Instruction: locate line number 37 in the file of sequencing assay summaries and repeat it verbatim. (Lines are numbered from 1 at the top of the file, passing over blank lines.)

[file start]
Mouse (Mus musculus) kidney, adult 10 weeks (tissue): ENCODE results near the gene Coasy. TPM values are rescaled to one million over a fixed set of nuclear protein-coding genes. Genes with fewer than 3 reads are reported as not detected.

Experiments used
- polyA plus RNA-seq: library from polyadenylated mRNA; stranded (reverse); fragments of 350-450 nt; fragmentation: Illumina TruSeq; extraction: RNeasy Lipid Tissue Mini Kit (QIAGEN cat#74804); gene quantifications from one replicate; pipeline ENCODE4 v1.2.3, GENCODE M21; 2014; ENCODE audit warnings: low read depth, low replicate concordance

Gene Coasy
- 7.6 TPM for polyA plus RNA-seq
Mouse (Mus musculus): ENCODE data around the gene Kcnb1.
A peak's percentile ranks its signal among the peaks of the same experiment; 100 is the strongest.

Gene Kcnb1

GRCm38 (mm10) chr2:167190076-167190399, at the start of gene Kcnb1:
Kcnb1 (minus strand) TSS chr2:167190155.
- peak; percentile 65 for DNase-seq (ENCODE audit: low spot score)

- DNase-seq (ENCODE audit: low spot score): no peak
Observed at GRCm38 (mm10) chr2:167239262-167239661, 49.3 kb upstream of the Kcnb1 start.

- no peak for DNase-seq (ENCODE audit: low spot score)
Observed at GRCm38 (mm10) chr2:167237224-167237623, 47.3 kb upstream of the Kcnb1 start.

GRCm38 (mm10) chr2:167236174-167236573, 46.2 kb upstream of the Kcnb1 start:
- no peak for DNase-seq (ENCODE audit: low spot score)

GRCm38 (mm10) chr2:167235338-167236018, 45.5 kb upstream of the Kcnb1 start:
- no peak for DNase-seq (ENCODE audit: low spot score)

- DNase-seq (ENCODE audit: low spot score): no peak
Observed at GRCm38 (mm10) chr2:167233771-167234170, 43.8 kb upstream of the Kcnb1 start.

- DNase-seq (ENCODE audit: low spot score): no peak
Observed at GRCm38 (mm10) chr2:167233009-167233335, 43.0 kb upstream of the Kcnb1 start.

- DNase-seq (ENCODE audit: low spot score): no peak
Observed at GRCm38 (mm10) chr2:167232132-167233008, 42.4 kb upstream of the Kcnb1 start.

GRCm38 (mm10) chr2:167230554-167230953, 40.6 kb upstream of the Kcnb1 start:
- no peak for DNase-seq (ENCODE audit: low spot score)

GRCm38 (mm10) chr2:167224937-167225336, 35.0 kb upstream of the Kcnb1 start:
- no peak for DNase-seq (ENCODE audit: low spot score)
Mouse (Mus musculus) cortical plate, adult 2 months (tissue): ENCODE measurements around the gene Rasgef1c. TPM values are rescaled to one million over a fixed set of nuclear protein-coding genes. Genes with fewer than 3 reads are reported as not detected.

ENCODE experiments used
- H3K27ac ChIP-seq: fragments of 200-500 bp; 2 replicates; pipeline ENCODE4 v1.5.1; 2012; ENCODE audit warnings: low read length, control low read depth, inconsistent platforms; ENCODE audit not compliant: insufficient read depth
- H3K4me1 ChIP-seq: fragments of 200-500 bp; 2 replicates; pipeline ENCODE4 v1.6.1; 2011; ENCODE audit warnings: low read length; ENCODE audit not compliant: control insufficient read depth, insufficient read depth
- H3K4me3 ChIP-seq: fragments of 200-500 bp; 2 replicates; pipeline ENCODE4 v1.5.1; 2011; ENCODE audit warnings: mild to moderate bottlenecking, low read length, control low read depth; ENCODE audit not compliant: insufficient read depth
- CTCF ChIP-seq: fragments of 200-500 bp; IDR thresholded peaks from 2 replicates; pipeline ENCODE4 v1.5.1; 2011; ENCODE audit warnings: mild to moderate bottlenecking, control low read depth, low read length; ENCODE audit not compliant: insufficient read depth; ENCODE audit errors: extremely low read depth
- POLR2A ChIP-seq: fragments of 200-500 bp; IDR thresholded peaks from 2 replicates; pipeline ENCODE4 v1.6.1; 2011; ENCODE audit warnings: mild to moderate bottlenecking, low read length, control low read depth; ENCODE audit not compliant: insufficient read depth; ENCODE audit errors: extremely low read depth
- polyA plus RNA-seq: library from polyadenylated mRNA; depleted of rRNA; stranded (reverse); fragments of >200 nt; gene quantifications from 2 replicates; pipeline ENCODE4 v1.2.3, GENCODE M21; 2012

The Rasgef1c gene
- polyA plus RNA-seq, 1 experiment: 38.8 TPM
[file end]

- polyA plus RNA-seq: library from polyadenylated mRNA; depleted of rRNA; stranded (reverse); fragments of >200 nt; gene quantifications from 2 replicates; pipeline ENCODE4 v1.2.3, GENCODE M21; 2012